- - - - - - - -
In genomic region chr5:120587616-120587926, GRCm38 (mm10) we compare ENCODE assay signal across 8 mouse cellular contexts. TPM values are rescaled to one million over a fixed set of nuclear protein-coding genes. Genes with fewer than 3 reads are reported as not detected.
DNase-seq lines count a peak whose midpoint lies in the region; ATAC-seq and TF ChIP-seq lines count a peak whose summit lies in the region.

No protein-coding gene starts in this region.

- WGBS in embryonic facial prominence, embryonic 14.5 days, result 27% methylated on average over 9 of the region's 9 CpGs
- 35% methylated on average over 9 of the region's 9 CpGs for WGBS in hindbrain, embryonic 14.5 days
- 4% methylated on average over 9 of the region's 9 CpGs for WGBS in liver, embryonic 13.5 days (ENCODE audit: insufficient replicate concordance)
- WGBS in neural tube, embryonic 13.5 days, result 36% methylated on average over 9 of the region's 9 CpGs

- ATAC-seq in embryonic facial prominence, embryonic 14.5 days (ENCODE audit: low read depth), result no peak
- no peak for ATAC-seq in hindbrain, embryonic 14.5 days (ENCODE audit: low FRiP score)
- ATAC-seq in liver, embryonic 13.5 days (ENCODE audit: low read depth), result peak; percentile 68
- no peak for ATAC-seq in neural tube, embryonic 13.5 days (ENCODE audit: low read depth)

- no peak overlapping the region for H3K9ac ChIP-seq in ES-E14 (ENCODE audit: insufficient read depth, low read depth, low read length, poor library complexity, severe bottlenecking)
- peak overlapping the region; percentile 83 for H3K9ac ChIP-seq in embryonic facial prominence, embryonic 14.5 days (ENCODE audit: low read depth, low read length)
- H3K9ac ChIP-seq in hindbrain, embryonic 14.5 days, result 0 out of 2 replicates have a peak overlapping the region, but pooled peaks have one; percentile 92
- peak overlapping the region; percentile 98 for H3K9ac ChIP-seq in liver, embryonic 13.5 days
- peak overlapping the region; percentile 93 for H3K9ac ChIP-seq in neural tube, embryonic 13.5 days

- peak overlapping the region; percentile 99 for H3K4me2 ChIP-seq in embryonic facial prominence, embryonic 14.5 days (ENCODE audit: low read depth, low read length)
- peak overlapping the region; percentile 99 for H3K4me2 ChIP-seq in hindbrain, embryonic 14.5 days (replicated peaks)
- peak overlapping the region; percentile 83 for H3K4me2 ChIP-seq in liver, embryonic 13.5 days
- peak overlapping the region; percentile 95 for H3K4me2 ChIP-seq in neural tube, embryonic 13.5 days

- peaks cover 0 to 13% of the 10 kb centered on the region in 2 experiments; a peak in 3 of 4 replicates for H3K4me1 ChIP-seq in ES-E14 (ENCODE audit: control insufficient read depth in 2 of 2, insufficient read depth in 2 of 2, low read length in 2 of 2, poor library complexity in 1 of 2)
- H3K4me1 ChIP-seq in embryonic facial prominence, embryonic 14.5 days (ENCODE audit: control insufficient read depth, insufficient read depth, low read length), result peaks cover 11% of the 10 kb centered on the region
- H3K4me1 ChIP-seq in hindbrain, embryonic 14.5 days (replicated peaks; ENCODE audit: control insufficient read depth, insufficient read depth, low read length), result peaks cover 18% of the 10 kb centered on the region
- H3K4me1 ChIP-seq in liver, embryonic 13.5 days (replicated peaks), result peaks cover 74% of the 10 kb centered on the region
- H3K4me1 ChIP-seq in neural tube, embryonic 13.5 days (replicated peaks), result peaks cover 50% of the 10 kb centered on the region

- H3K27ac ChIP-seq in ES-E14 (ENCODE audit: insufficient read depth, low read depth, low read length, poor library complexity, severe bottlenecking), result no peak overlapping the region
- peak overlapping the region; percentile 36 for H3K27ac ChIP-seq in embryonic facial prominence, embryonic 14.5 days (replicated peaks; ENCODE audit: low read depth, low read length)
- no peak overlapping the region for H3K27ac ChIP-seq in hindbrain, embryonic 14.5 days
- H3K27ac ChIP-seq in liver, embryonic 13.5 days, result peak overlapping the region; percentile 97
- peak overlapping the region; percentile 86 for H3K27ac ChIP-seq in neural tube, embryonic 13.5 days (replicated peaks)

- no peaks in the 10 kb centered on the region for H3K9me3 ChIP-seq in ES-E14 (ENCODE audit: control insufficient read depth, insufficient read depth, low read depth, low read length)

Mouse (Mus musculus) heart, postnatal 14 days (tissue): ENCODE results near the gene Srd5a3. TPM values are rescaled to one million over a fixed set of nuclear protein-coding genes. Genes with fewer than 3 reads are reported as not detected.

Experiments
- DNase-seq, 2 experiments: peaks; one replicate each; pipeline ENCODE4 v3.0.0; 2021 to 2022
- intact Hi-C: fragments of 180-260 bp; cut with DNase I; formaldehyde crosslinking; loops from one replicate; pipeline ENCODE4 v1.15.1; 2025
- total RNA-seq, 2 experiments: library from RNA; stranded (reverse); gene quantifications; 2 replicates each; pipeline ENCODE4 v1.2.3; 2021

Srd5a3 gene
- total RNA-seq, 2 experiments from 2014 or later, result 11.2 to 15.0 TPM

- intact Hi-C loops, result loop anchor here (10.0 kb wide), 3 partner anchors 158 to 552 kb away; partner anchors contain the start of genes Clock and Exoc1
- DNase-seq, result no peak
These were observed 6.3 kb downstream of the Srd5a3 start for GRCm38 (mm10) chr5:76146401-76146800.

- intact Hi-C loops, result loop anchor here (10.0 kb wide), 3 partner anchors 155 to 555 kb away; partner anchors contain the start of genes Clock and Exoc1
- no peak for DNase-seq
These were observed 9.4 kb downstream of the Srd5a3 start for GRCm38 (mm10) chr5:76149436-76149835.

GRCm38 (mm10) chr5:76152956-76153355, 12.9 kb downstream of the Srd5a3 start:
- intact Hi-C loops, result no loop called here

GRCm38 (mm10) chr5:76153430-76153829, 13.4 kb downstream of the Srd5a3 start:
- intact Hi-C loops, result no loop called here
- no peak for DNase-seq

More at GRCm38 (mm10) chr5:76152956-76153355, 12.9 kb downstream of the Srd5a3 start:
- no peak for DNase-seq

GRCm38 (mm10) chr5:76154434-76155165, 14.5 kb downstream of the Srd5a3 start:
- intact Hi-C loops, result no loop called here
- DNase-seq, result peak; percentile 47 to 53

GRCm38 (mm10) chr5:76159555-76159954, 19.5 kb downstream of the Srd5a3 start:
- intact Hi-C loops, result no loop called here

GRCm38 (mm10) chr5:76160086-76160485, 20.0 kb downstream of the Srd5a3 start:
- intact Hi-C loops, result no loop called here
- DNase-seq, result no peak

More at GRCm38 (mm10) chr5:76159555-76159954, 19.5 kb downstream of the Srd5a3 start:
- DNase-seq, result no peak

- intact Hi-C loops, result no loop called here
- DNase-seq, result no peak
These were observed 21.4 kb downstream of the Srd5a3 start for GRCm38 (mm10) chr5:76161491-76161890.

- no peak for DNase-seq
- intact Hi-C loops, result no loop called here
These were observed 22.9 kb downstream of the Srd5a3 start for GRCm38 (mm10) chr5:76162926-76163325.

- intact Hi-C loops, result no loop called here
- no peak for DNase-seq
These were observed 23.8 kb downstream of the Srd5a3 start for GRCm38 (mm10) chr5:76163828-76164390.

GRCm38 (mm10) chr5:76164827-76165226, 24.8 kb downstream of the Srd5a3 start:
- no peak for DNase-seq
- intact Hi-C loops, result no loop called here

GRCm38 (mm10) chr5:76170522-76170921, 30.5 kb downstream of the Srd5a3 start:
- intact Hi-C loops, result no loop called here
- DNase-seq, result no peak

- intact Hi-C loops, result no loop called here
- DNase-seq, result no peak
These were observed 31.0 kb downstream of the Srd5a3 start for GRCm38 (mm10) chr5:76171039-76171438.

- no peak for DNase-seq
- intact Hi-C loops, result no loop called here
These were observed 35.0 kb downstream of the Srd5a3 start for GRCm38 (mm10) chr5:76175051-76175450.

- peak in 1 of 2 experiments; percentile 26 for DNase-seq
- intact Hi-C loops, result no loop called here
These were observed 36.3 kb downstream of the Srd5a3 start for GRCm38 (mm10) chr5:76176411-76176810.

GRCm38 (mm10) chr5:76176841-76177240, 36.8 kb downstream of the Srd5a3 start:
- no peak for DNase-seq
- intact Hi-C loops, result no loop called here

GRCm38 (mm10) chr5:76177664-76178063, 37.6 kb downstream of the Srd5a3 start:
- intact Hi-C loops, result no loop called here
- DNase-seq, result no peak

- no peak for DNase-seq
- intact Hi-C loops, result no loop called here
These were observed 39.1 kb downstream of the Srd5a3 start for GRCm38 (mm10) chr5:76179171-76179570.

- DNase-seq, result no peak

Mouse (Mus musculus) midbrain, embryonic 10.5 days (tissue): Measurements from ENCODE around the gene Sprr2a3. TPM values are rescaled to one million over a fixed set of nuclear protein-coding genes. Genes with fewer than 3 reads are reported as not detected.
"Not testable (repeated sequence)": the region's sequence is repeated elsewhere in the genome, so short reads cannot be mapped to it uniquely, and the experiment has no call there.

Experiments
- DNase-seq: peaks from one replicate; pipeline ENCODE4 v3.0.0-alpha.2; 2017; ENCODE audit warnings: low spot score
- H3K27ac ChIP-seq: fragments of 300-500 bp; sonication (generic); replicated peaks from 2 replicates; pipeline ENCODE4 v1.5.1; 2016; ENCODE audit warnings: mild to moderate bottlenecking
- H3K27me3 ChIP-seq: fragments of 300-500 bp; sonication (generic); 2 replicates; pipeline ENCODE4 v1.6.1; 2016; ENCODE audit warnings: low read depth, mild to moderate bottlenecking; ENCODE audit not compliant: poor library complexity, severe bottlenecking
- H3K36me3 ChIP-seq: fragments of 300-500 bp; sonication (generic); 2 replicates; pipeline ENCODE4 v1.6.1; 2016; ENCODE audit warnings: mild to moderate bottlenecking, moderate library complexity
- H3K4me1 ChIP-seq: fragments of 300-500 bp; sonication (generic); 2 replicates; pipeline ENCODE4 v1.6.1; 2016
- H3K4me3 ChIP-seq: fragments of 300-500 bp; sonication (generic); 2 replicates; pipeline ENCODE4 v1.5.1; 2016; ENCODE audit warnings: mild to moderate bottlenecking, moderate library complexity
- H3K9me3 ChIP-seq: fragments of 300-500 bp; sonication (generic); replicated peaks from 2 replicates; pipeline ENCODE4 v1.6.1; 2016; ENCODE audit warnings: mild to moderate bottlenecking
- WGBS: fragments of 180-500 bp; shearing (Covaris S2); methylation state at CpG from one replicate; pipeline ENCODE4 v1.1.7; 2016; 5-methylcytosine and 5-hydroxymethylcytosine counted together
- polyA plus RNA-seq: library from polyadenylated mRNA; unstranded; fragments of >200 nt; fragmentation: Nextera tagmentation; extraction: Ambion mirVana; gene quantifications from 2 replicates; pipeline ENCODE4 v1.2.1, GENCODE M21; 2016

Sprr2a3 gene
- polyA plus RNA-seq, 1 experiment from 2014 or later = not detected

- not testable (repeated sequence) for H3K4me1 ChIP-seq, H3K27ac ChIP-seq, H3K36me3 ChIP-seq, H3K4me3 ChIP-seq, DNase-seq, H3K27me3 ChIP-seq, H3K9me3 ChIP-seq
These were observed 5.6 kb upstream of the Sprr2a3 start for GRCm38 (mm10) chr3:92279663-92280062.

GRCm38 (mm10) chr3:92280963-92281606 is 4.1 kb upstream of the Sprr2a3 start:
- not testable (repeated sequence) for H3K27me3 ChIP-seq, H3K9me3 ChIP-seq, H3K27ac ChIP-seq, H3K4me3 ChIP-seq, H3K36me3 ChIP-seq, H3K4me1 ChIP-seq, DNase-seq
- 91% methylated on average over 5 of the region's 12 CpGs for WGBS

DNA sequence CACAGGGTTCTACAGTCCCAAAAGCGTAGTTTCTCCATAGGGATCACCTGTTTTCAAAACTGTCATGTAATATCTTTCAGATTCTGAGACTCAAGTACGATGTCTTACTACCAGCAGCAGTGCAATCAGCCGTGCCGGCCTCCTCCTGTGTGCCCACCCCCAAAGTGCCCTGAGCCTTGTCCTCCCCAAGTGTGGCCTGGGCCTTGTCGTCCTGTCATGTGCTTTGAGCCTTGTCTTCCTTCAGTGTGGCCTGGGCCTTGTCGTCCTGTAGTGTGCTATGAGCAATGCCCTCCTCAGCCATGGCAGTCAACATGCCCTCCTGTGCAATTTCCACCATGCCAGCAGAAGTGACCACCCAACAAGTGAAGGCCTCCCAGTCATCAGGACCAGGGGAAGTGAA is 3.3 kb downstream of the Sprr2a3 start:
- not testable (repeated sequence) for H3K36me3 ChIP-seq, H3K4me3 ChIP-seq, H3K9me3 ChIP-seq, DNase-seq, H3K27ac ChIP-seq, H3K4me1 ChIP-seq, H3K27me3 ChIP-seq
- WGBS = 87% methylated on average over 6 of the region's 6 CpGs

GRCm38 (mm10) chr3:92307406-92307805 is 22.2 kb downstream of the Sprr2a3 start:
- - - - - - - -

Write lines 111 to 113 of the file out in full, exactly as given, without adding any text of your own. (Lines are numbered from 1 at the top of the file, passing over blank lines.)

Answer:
These were observed 5.6 kb upstream of the Sprr2a3 start for GRCm38 (mm10) chr3:92279663-92280062.

GRCm38 (mm10) chr3:92280963-92281606 is 4.1 kb upstream of the Sprr2a3 start:
- not testable (repeated sequence) for H3K27me3 ChIP-seq, H3K9me3 ChIP-seq, H3K27ac ChIP-seq, H3K4me3 ChIP-seq, H3K36me3 ChIP-seq, H3K4me1 ChIP-seq, DNase-seq